Have exporters started dumping?
The simple answer: Yes, and the first signs were there when we saw a decline in export unit value indices in August data. The export unit value index, which was on rise for the first seven months, declined by 0.6 percent that month. September non-domestic producer price index data released by TurkStat on October 22 have increased the odds for a further decrease in export prices.
The non-domestic price index shows the change in export prices for domestically produced and exported goods. This index defines product price as follows: “Product price is the FOB sales price at the time of the order (following the discount, if there is any), excluding freight, insurance and other non-domestic expenses.”To calculate this index, TurkStat receives the export prices of products directly from industrial companies.
Pr ces rose less than the fore gn exchange rate
According to the TurkStat announcement, non-domestic producer prices rose by 10.14 percent in September, compared to a 59.98 rise in the first nine months and 75.04 percent in the last twelve months. These rates may seem high at first glance but we should keep in mind that these prices reflect export prices. If we had sold a unit of a good at $100 last year and assume prices didn’t change, such an increase would be normal with the foreign rate increases. But the foreign rates increased even more than this.
As of September, the dollar (current exchange rate) rose by 83.60 percent over the last twelve months and the euro by 79.5. The currency basket including dollar and euro rose by 81.6 percent. But how can we reconcile a price rise of only 75 percent with rise in the currency basket of 81 percent over the same time period?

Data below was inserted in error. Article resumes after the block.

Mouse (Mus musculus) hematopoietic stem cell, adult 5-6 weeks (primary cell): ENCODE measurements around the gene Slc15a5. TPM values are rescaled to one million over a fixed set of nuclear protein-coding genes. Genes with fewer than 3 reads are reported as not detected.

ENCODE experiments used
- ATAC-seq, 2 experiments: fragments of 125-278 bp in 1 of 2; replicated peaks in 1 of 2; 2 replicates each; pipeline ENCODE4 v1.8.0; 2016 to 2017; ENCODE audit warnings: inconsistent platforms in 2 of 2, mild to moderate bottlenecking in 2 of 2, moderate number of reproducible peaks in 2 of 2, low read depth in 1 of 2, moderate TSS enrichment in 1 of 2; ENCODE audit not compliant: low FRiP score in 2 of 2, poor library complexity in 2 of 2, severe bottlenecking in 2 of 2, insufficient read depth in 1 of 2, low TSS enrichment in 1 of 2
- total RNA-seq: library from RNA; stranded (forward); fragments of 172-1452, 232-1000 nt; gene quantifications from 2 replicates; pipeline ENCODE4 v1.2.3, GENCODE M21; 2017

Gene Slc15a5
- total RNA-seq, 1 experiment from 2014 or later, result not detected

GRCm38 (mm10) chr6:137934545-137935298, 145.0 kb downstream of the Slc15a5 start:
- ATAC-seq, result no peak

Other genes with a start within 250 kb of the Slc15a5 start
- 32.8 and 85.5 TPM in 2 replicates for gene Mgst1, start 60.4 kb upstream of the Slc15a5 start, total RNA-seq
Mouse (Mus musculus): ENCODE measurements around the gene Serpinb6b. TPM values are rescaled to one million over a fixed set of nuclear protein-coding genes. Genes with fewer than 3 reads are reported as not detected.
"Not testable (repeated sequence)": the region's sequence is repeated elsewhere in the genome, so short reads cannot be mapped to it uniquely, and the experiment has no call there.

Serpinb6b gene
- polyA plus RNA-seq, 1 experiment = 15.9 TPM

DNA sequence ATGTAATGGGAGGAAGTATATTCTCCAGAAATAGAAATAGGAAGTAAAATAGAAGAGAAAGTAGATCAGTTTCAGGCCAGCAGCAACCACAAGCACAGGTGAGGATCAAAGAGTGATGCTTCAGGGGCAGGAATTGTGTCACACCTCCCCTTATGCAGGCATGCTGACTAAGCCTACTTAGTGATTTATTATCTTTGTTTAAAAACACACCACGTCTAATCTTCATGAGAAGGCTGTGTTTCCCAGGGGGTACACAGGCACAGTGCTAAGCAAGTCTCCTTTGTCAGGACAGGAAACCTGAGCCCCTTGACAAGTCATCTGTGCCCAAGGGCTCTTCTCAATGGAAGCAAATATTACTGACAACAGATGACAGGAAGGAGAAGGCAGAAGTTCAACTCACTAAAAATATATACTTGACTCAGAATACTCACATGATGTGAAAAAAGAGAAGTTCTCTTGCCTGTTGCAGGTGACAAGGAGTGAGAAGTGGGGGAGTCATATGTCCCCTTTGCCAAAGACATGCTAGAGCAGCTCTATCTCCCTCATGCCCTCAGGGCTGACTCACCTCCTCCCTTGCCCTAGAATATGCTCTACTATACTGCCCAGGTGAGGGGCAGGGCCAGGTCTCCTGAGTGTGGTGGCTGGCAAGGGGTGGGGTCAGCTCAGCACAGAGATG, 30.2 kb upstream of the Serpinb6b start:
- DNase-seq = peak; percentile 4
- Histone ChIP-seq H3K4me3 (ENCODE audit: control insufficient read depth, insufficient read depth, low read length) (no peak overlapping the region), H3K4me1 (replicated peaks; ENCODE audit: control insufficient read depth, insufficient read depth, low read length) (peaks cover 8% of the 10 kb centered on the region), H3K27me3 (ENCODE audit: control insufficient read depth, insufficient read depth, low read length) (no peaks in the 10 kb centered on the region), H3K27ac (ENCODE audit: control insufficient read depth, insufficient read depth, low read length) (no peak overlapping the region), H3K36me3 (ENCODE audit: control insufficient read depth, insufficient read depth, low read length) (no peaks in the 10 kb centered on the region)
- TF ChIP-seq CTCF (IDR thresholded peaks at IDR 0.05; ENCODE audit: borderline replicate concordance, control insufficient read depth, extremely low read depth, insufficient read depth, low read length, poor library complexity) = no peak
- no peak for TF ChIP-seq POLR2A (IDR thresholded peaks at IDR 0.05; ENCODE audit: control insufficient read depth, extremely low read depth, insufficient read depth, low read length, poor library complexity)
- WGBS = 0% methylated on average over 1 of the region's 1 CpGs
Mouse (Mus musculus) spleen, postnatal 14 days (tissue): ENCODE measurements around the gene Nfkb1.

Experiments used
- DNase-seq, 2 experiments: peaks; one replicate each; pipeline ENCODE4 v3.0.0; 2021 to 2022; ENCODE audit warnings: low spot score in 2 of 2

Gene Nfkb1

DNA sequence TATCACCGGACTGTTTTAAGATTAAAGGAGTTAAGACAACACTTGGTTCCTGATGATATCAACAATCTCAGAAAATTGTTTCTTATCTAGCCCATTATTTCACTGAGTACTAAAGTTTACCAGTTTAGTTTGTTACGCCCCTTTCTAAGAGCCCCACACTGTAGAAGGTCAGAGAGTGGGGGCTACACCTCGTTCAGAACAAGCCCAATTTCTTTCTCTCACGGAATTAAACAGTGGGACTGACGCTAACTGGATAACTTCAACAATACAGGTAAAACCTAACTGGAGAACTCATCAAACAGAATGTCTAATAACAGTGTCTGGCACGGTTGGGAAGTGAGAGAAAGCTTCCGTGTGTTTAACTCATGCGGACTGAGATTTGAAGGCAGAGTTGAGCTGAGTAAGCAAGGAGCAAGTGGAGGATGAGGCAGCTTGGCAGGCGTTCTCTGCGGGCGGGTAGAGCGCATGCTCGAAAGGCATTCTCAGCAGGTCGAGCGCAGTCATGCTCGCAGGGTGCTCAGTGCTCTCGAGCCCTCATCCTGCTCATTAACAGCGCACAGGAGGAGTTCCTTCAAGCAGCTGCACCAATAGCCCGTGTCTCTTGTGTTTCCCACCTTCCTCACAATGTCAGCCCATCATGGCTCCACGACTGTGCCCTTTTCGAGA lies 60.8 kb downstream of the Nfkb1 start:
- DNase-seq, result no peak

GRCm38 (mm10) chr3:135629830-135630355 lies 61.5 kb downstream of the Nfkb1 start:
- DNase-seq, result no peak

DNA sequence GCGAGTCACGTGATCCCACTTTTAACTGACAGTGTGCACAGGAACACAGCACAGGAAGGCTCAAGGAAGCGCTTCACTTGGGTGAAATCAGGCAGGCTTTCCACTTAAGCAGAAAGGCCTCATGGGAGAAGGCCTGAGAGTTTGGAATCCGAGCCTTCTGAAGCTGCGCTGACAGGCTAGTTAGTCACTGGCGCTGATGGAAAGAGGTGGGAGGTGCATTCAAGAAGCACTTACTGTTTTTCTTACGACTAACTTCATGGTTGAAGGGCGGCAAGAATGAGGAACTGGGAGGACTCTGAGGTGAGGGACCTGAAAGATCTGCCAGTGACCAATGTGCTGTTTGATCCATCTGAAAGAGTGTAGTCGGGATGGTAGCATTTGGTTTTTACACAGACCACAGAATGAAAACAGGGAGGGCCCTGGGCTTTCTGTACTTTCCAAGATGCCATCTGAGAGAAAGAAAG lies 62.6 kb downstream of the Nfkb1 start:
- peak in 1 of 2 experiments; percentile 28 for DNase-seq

Is the Turk sh l ra dragg ng down the pr ce ncreases?
We have been talking about trading with the national currency for years, as you know. But we face a completely different problem if we use the national currency in trade and it seems that this problem will grow as long as the share of the national currency rises in our foreign trade. 4.6 percent of exports made in the first eight months this year were in Turkish lira. For the whole of last year, this rate was 8.8 percent and 5.5 percent for 2016.
Let’s consider two exporters: They export the same product; one trades with dollar and the other with lira and the price of the good is $100. The one trading with dollar earned TRY 348 last year and will earn TRY 639 this year, an increase of 83.6 percent (the dollar rate was 3.48 in September 2017, whereas it was 6.39 September this year). TurkStat uses an effective selling rate in this calculation. But the exporter trading in liras most probably can’t increase its selling price from TRY 348 lira to TRY 639. It may have to settle with a rise of around 50 percent. That keeps export price increase below the average foreign exchange rate increase.
Or exporters undersell
We can’t know how lira denominated exports affected general trade, but underselling is a strong possibility. Another possibility is that Turkish exporters are underselling to avoid losing market share. We will see, if the decline in the export unit value index observed in August will continue during September as well as the last quarter...
The calculat on method may be the ssue
Non-domestic producer price index is calculated by the data of companies among the biggest 70 percent share for each sector. So there is still a small possibility that exporters within the 30 percent share might change the general trend.